Linus Pauling disagreed, arguing that the prior chemotherapy in nearly all the Mayo Clinic study patients may have negated the effect of the vitamin C. If the vitamin C works by boosting your immune system but your immune system is first destroyed by chemo, the thinking goes, no wonder it didn’t work. In the original vitamin C study that showed remarkable benefit, only 4 out of the 100 patients had ever received chemo. The Mayo Clinic researchers were skeptical, but “Pauling had a legendary reputation for being right about all sorts of things,” so “one might perhaps do worse than rely at least partly on Pauling’s awesome intuition.” Thus, a second, randomized, double-blind, placebo-controlled study was performed on patients with advanced cancer, but, this time, those who had no prior chemotherapy.

Again, it was a spectacular failure.

Researchers found no measurable response. The cancer in the vitamin C group progressed just as rapidly, and the patients on the placebo sugar pills lived just as long. In fact, if anything, the sugar pill group lived longer. At two years, everyone in the vitamin C group had died, but there were still a few survivors in the placebo group who lived at least past three years. The researchers concluded that “high-dose vitamin C therapy is not effective against advanced malignant disease, regardless of whether the patient has had any prior chemotherapy.”

Because the Mayo studies were taken as definitive, the medical community concluded that vitamin C was useless. However, in the Mayo Clinic studies, they gave the vitamin C orally in supplements, not intravenously. In retrospect, the route of administration may have been key.

In the original study, Pauling and his researchers started out infusing 10 grams of vitamin C a day intravenously, whereas in both of the Mayo studies designed to replicate the protocol, the researchers just gave people vitamin C supplements to take orally. Patients were sent home to swallow 20 capsules a day. They got the same dose, but 10 grams given orally is not the same thing as 10 grams given intravenously. They can’t be blamed for their ignorance, though. This fact wasn’t discovered until decades later.

It turns out vitamin C concentration in our bloodstream is tightly controlled, such that if you try to swallow more than you’d get eating five servings of fruits and vegetables, your body cuts down on the absorption in the intestine. For example, if you go from eating 200 mg to eating about ten times more (2,500 mg), the level in your bloodstream only goes up 3 mg per liter or quart of blood. “In contrast, because intravenous injection bypasses the intestinal absorption system,” it can result in super high blood concentrations—as in 100 to 200 times the level you can achieve taking vitamin C orally. Maybe that explains why the original studies seemed so promising but the follow-up studies were so disappointing. This raises the controversial question of the re-evaluation of vitamin C in cancer treatment. Researchers responded to the challenge and took up the mantle, and I discuss this in my video The Role of Vitamin C in the Treatment of Terminal Cancer.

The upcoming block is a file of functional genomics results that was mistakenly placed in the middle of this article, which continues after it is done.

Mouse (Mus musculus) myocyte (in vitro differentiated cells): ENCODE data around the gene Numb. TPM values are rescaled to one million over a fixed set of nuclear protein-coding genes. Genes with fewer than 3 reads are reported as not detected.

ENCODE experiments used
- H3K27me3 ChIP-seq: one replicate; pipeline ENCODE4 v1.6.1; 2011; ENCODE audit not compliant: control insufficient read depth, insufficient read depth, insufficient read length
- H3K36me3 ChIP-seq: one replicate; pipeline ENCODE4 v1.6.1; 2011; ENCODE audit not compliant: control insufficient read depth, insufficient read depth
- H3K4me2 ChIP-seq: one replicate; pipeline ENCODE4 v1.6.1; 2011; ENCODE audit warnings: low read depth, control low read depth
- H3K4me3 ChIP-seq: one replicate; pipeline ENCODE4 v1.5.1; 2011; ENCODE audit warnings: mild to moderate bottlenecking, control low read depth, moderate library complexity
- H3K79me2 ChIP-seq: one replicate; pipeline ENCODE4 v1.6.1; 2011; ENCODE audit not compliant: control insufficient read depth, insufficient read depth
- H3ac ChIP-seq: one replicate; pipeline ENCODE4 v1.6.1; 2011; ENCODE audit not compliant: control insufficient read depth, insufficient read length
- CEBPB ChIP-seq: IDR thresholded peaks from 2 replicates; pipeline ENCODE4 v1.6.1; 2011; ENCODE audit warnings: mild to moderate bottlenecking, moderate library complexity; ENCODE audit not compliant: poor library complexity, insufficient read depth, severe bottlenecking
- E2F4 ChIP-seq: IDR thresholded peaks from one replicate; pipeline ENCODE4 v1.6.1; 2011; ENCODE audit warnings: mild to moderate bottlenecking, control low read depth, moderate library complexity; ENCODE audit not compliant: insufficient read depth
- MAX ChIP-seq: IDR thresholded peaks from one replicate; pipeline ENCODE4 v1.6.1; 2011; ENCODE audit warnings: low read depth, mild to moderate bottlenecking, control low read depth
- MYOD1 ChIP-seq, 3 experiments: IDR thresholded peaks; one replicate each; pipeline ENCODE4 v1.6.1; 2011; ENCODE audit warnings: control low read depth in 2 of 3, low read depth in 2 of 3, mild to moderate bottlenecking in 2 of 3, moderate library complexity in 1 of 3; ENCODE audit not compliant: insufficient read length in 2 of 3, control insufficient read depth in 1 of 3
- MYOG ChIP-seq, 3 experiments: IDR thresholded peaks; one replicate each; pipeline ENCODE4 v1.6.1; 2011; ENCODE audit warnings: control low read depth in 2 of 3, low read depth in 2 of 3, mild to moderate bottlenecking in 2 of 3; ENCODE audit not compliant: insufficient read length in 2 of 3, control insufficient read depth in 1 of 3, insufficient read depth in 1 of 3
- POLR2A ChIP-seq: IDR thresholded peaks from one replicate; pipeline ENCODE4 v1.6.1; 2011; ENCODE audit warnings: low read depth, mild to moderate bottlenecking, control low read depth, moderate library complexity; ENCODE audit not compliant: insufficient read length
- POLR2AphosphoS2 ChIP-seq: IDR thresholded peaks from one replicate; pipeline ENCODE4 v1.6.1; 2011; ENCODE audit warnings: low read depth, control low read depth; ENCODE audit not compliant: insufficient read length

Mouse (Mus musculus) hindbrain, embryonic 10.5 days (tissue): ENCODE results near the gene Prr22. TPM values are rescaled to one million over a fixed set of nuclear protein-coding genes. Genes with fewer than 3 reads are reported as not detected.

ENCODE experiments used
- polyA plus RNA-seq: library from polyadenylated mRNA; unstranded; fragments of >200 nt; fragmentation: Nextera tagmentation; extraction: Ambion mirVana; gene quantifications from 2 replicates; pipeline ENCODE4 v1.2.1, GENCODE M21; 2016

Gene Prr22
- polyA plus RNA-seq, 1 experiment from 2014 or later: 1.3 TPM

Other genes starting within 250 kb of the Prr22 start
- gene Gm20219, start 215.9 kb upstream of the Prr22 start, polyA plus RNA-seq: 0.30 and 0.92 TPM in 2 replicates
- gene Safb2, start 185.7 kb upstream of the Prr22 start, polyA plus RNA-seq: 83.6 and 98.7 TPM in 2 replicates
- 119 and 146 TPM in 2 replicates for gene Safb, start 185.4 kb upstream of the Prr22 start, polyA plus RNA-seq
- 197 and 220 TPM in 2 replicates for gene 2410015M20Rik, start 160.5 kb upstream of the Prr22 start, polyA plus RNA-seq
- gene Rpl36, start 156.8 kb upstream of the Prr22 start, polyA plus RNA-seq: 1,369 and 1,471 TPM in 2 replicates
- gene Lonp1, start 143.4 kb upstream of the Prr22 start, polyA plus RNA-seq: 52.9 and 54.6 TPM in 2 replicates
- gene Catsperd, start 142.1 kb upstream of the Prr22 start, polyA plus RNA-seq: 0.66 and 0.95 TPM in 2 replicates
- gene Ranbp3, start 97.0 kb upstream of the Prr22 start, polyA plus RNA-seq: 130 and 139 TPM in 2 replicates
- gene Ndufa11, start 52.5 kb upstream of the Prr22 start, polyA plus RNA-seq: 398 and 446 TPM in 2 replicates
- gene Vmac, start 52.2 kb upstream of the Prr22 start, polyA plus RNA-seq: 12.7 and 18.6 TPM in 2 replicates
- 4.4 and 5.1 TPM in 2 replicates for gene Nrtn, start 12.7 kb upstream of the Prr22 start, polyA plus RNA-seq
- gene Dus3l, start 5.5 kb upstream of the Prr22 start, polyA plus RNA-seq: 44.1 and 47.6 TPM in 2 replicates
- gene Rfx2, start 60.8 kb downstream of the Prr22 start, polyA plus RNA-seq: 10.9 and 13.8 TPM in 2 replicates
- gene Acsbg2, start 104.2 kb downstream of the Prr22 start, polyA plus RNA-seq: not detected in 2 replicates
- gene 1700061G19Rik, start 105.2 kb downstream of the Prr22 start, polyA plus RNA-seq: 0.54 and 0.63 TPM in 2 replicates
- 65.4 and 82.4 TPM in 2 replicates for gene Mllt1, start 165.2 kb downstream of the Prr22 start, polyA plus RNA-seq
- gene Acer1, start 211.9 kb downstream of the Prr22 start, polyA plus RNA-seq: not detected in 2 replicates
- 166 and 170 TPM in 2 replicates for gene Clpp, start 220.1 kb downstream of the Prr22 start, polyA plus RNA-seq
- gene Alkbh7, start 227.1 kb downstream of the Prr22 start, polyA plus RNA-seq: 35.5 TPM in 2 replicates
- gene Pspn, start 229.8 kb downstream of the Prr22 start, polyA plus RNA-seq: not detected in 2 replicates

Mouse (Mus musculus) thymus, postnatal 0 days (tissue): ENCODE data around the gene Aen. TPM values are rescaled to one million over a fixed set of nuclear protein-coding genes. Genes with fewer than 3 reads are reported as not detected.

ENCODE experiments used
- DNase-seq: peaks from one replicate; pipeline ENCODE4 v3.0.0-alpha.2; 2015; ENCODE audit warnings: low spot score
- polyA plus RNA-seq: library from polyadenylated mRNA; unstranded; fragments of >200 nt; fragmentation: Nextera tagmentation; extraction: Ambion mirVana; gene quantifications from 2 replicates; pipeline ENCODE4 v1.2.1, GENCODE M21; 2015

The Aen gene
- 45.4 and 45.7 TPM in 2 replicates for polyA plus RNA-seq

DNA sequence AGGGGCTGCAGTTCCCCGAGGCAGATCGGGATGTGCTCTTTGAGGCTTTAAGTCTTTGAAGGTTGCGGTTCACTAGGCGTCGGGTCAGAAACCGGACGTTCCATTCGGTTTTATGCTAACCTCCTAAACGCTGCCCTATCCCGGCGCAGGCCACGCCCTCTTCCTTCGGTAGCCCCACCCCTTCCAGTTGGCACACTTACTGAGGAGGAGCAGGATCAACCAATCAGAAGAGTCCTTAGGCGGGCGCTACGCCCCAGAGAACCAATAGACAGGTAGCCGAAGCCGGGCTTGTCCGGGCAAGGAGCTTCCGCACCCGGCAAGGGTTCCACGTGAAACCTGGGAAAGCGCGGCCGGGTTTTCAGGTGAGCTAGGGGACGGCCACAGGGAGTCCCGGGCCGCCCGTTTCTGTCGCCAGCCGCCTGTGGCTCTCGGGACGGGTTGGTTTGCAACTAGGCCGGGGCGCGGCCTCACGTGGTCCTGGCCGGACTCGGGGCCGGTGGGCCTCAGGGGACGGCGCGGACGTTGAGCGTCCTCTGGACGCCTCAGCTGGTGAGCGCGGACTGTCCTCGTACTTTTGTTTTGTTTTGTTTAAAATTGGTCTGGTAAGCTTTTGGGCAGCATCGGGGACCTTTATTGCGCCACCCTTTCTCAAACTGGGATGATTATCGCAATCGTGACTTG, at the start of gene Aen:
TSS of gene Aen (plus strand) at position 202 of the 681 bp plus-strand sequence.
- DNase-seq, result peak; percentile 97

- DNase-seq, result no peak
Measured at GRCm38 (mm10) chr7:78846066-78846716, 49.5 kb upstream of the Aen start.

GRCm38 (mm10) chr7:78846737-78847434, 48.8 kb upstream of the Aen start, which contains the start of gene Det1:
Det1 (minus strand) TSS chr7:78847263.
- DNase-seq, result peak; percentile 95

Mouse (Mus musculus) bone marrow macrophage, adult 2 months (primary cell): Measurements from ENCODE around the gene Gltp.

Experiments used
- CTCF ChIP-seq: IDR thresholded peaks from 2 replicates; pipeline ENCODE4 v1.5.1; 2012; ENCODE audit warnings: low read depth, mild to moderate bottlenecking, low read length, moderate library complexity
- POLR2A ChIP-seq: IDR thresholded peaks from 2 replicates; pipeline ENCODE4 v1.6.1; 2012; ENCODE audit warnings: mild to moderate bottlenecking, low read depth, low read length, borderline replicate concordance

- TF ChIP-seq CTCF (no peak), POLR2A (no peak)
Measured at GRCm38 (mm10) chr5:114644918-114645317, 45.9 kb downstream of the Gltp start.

To learn more about the history of vitamin C and cancer, see Intravenous Vitamin C for Terminal Cancer Patients.

To learn more about vitamin C, see Do Vitamin C Supplements Prevent Colds But Cause Kidney Stones? and What Is the Optimal Vitamin C Intake?.

Can eating citrus protect against cancer? Find out in Citrus Peels and Cancer: Zest for Life?.

In health,
Michael Greger, M.D.

PS: If you haven’t yet, you can subscribe to my free videos here and watch my live, year-in-review presentations:

How to Lose Weight Eating More Food

What happens if you add fruit to your regular diet, eating three apples or pears as between-meal-snacks every day? I explore this in my video Eating More to Weigh Less, which I titled as a nod to Dr. Dean Ornish’s smash bestseller.

Fruit is low in calories, but it does have some. It isn’t calorie-free. So, if you add food—even healthy food—to people’s diets, won’t they gain weight? No, subjects who ate three apples or pears every day added on top of their regular diet lost a couple of pounds. Was that reduction because of all that fiber since our gut bacteria can create anti-obesity compounds from fiber? (See my Beans and the Second Meal Effect video for more on this.) Good question. That’s why, in addition to the fruit groups, the researchers had a cookie group!